The second half of the nineteenth century was a calmer period that favored the study of collections. In 1837, Bernard Mancel wrote the first catalog, and the first monograph concerning to the collections was published in 1850. While the acquisition policy of Alfred Guillard, the successor of Elouis from 1841 to 1880, was rather uninspired, a series of bequests endowed the museum with a hundred additional artworks. The Baroness de Montaran's, which included three paintings by Boucher, twenty Gudin and one Mignard, was the most remarkable bequest of the second half of the nineteenth century.

The largest donation in the history of the museum was bequeathed in 1872 by the Caen bookseller Bernard Mancel, who had purchased in1845 a large part of Cardinal Fesch, the uncle of Napoleon I in Rome's collection. The Mancel collection included more than 50,000 works: prints by Dürer, Rembrandt and Callot, and about thirty paintings by Perugino (The Marriage of the Virgin), Veronese (Temptation of St. Anthony) or Rogier van der Weyden (The Virgin and Child). A year later, the family of colonel Langlois bequeathed 256 paintings of battles and military views. These paintings were transferred in 1888 to the Pavillon des sociétés savantes, which had been remodeled at the expense of colonel Langlois' niece to house the museum.

Decline in prestige in the 1880s[edit]

Map of the museum in 1893.

In 1880, the acquisition policy by the new curators, Xenophon Hellouin and Gustave Ménégoz, was uninspired, and the prestige of the museum waned. Under the influence of mayoralty of Caen, the curators acquired mostly regional works with exclusive local interest, now exhibited on the ground floor of the old Eudist seminary set up as a museum of Norman art and history. Donations became less frequent, and often consisted of minor works bequeathed more for ostentatious reasons than for the sake of art. Despite the bequest by the mayor Fervaques, Dr. Jacquette, of paintings by Courbet, Boudin and Lepine, modern, especially impressionist artwork remained virtually unrepresented at the museum.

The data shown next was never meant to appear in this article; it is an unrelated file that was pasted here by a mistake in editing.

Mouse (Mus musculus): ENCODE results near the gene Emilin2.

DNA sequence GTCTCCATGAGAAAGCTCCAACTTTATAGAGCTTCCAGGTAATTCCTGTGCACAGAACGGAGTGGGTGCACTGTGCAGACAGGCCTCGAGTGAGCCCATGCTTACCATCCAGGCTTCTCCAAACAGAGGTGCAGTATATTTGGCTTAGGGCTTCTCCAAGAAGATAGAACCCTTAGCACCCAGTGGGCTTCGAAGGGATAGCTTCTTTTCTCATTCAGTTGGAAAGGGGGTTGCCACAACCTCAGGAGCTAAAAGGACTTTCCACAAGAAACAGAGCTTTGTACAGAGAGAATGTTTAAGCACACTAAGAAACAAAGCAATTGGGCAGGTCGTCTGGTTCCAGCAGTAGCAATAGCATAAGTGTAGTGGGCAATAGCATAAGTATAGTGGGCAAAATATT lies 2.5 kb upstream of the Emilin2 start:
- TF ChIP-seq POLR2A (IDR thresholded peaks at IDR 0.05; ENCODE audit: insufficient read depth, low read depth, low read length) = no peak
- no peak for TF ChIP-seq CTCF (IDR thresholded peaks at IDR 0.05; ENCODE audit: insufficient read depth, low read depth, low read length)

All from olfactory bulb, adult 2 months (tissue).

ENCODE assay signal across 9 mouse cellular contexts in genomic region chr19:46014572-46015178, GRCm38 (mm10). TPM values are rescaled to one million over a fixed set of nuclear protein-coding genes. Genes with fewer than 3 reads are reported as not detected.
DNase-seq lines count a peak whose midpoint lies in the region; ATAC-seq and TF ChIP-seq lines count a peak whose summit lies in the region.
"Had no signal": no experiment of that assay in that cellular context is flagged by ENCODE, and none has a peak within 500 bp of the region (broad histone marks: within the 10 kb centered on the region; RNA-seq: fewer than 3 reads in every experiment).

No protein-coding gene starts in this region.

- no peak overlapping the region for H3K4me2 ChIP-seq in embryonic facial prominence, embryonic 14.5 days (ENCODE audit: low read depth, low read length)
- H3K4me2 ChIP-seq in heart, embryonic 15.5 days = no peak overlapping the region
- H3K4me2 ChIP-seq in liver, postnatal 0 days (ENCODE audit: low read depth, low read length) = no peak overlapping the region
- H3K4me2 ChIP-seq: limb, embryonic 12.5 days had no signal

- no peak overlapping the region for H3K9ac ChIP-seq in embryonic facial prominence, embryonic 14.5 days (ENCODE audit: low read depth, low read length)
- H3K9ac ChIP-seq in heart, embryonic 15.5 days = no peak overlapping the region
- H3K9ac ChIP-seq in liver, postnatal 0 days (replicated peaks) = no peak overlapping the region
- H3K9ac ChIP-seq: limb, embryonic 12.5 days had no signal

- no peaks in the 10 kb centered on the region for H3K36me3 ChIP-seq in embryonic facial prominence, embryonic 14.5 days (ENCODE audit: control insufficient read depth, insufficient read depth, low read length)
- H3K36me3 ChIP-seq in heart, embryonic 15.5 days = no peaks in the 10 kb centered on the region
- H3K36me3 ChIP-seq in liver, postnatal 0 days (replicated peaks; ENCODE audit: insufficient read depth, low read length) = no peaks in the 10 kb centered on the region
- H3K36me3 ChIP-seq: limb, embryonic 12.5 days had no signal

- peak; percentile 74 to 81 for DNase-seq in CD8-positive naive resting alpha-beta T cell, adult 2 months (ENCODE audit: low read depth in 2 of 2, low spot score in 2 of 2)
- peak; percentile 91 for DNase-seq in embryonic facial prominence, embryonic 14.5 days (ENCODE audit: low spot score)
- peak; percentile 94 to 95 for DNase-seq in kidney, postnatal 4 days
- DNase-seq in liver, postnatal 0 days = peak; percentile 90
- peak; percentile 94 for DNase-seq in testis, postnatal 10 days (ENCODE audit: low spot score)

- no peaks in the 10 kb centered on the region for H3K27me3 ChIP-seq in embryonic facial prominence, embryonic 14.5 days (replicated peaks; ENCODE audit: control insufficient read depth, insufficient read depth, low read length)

While other cities built large museums to house their collections, the Caen museum remained cramped in a wing of City Hall. The structure was in a precarious state and on November 3, 1905, part of the collections went up in flames. Several works from the Dutch and Flemish schools were lost as well as The Battle of Hastings by François Debon. Partly because it represented the Norman victory over the English during a context of high international tension, partly because of its romantic design, this particular painting enjoyed a certain popularity, and the fire caused a scandal. Local and national newspapers called for museum reorganization. The town council then agreed on "the principle of the construction of a museum housed in a dedicated site in the conditions of security and lighting a museum as wealthy as ours is entitled to ask for". The councilors planned on organizing a lottery to build a new museum on the terrace of the Place de la Prefecture (now Place Gambetta), but the idea was quickly abandoned and the museum remains in a precarious state.

Destruction in 1944[edit]

The site of the museum after 1944.